Advancing Epigenetics Towards Systems Biology


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Term Definition
Deoxyribonucleic acid, the chemical molecule representing our genes and those of all other organisms. It is made up from a double-helically coiled sugar-phosphate backbone, held together by organic base pairs (adenine with thymine; guanine with cytosine). This generates two complementary strands of base-pairs. The entire sequence of the human genome contains billions of base-pairs.
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DNA damage
The main types of chemical damage arise spontaneously from endogenous processes such as mitochondrial respiration leaking out oxygen radicals (superoxide and peroxides). These can cause oxidation, alcylation or hydrolysis of bases. At sites of base loss the deoxyribose residues exist in equilibrium between the closed furanose form and the open aldehyde form. The 3' phosphodiester bonds are readily hydrolyzed by a β-elimination reaction producing single-strand breaks. Further, double-strand breaks (i.e. two nearby single-strand breaks) can be caused by replication fork collapse, endonuclease activity and radiation. Some DNA repair proteins such as RecA, Rad50, Nbs1, Mre11 or Fen1 are among the most ancient proteins and may date back to the earliest replicators near the origin of life.
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DNA methylation
A reversible biochemical modification of DNA more or less universally present in organisms from bacteria to humans. Methyl groups can be enzymatically added to or removed from cytosine (C). Associated with silencing of DNA sequences.
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DNA repair genes
DNA repair genes encode enzymes which fix DNA damage. Different repair genes function in homologous recombination or double-strand break (DSB) repair (e.g. RecA, Rad50/SMC complex) encompassing non homologous end joining (NHEJ), break-induced replication (BIR), single strand annealing (SSA) and Synthesis-Dependent Strand Annealing (SDSA). Further, in nucleotide excision repair (NER)(e.g. XPD), in base excision repair (BER)(e.g. TDG-glycosylase), mismatch repair (e.g. msh2), damage reversal (e.g. CPD photolyase), damage tolerance (e.g. Rad6), checkpoint-regulatory genes (e.g. RecQ helicases, Rad17, ATM, PARP), DNA polymerases and others like p53.
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DNA replication
The process whereby a cell makes second identical copy of its DNA in preparation for cell division.
DNA sequence
The sequence of bases in 5'->3' direction (printed left to right) along a strand of DNA. There are four organic bases, adenine (A), thymine (T), guanine (G) and cytosine (C) defining the sequence in a single strand DNA. The DNA sequence of a gene will determine the amino-acid composition of a protein.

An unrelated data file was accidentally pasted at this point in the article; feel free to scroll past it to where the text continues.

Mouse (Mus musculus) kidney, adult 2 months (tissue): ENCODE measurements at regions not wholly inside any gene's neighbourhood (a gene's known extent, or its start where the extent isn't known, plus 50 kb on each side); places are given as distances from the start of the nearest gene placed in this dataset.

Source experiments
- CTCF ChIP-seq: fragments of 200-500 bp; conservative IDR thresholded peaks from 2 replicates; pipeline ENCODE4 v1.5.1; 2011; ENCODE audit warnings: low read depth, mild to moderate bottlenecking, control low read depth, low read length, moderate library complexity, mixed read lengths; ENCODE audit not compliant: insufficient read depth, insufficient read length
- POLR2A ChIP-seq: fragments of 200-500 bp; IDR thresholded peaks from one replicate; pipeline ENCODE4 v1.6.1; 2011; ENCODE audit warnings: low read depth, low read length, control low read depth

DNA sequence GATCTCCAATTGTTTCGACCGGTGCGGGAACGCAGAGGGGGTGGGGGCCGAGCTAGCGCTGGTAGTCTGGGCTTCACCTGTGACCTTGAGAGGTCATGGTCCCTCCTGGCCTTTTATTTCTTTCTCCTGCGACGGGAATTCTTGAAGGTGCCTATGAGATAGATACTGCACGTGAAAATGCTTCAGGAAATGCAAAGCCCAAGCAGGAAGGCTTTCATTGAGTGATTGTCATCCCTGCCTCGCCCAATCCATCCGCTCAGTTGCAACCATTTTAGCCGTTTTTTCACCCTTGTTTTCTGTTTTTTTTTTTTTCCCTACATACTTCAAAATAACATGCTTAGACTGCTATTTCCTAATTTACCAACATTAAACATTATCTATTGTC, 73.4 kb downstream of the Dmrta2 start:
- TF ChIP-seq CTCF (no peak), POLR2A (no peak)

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A term used to describe the early life stage of a developing organism after fertilization. In humans, the embryo begins after fertilization of an oocyte by a sperm cell and persists up until week 14 of pregnancy.
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Embryonic lethality
Death of an embryo/foetus in the womb. Embryonic lethal genes were first systematically characterized in Drosophila by Eric Wieschaus and Christiane Nüsslein-Volhard. They received a Nobel-Prize in Physiology or Medicine, 1995 for the discovery of the genes involved in the developmental program of the fruit fly.
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Embryonic stem (ES) cells
ES cells are self-renewing cells isolated from the vertebrate inner cell mass of a developing embryo. As ES cells are totipotent they are capable of differentiating into any somatic cell or tissue but they also preserve their capability to remain within the developmental pathway of germ cells. Thus, they are part of the germline.
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Triploid tissue (containing three sets of homologous chromosomes) found in the seeds of flowering plants. It provides nutrition to the developing embryo. It is mostly composed of starch, though it can also contain oils and protein. The cells are formed from a double-fertilization event involving two female nuclei and one male nucleus.
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A protein that facilitates a specific biochemical reaction. Many enzymes work together to build-up and break down biomolecules within the cell. The most central and probably most ancient biochemical pathway driven by enzymes is the citric-acid-cycle. Enzymes also drive transcription, translation, and DNA maintenance.
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The theory that development of an organism, and in particular the development of a plant or animal from an egg or spore through a sequence of gradual steps in which cells differentiate and organs form - a process of increasing complexity. Counter-argument to preformationism, which holds that the whole organism is already present in the sex cells, and merely gets bigger over time.
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Epigenetic code
Both DNA methylation and histone modifications specifically modify the way that genes are expressed. This has led to the theory that there is an epigenetic code which serves to fine-tune the genetic code engraved in the DNA sequence.
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Epigenetic inheritance
The transmission of information from a cell or multicellular organism to its descendants without that information being encoded in the nucleotide sequence of the gene.
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Epigenetic landscape
Conrad Waddington’s visual analogy for the way cells make decisions during development; the cell can take one of several permitted pathways leading to different cell fates (or cell types)